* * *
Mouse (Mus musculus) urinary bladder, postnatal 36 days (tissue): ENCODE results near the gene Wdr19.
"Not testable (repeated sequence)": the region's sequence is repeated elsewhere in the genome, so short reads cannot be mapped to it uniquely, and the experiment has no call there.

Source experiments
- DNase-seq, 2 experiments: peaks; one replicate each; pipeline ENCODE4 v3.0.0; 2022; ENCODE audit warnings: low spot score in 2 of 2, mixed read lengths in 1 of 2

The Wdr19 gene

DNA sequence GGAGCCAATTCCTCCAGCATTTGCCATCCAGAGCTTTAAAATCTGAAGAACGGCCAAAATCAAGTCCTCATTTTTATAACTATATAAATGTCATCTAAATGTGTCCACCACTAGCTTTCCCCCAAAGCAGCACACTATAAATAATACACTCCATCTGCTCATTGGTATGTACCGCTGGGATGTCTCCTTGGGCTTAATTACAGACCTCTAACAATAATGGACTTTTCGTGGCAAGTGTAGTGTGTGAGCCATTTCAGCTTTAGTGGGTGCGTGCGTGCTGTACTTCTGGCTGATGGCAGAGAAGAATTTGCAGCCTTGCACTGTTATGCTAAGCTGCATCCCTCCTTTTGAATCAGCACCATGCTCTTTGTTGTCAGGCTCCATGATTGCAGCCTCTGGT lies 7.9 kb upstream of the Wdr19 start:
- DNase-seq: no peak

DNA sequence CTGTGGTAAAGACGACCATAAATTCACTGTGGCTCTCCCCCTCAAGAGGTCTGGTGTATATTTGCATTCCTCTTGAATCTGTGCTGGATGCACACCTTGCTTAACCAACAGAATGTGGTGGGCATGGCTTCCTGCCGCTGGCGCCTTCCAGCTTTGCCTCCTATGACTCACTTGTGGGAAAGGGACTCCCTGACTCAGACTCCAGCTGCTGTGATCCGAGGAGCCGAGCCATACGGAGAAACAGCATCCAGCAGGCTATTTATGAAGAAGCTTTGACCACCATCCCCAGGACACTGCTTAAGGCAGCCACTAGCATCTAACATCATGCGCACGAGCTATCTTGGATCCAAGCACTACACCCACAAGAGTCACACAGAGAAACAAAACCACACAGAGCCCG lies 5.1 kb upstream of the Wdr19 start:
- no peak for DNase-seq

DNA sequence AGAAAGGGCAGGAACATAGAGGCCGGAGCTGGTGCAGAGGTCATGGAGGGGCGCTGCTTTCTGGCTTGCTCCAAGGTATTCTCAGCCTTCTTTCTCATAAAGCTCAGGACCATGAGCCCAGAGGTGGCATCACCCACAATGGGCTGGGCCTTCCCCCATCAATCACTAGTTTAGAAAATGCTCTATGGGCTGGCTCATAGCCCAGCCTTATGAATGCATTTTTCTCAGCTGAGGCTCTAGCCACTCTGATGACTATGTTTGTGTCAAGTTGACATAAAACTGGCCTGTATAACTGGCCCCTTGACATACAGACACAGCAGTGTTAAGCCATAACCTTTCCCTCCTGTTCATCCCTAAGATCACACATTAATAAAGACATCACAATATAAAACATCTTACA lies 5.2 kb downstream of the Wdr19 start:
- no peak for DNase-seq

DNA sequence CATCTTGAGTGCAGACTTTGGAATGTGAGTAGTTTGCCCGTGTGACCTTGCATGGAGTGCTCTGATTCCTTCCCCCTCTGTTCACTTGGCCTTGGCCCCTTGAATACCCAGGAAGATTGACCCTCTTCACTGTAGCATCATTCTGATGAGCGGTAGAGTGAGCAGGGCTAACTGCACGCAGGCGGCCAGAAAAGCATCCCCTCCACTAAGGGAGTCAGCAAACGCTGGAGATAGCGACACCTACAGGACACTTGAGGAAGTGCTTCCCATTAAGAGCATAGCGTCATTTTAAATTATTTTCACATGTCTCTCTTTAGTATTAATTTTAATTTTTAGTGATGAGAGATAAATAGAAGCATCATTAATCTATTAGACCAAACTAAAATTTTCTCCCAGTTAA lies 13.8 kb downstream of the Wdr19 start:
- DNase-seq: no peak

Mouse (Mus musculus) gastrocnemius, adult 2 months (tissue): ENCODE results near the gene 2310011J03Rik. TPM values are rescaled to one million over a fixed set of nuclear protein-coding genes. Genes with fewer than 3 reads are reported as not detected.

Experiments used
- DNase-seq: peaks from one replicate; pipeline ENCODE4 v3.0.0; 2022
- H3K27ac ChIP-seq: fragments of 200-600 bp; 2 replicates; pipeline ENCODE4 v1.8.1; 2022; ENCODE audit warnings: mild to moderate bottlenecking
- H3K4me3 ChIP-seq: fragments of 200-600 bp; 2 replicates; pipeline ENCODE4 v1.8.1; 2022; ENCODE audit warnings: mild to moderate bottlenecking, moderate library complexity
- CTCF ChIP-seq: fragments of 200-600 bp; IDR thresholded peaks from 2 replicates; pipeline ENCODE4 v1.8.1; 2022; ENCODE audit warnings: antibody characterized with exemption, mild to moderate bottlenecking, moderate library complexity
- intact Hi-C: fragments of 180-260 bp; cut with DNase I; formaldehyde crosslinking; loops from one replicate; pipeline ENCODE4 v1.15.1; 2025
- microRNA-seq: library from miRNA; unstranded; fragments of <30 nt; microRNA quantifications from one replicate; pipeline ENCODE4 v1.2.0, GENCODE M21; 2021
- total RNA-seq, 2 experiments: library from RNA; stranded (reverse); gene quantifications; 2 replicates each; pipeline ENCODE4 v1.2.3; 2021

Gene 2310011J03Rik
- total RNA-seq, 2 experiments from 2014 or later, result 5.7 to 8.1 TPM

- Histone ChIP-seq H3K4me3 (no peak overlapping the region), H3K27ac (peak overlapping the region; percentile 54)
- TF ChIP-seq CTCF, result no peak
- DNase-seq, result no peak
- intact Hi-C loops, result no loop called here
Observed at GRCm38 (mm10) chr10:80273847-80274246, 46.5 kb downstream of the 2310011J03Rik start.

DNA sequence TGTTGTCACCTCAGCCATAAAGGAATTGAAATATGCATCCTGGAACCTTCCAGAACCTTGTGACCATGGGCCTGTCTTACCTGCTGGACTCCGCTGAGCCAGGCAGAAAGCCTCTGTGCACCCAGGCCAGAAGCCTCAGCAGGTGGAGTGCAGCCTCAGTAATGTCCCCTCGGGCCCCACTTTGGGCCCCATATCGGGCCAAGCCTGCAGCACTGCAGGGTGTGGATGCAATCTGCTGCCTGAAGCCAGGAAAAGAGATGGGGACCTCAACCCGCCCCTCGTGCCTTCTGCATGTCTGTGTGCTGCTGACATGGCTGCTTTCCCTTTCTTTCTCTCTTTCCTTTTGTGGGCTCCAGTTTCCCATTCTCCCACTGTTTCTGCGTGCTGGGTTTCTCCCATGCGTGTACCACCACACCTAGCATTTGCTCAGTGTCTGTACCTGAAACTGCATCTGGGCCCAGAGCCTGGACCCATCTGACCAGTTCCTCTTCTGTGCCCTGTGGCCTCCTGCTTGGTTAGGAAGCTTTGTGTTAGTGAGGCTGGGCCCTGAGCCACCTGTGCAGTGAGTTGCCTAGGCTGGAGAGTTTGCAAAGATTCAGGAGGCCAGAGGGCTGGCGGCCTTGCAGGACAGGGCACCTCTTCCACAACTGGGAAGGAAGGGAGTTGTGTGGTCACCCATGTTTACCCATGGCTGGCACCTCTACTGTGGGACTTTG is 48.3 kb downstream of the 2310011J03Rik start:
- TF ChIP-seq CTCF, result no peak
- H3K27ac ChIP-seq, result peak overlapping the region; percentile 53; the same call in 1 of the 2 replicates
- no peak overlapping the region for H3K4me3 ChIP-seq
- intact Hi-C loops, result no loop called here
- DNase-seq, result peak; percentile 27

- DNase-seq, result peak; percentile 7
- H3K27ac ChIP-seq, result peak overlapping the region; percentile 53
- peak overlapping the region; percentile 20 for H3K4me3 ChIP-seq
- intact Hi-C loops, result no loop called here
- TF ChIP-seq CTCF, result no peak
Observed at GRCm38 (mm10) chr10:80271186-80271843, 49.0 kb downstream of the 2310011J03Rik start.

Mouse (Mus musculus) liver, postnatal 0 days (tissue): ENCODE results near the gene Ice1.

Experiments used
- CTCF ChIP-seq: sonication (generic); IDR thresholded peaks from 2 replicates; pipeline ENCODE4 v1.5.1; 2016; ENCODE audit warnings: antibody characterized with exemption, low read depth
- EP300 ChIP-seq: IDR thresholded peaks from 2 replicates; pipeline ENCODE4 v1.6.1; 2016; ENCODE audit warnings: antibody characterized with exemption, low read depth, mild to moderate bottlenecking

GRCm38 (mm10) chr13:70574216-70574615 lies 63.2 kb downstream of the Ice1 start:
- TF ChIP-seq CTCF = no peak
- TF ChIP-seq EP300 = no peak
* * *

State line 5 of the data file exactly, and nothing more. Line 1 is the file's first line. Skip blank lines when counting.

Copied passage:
The Wdr19 gene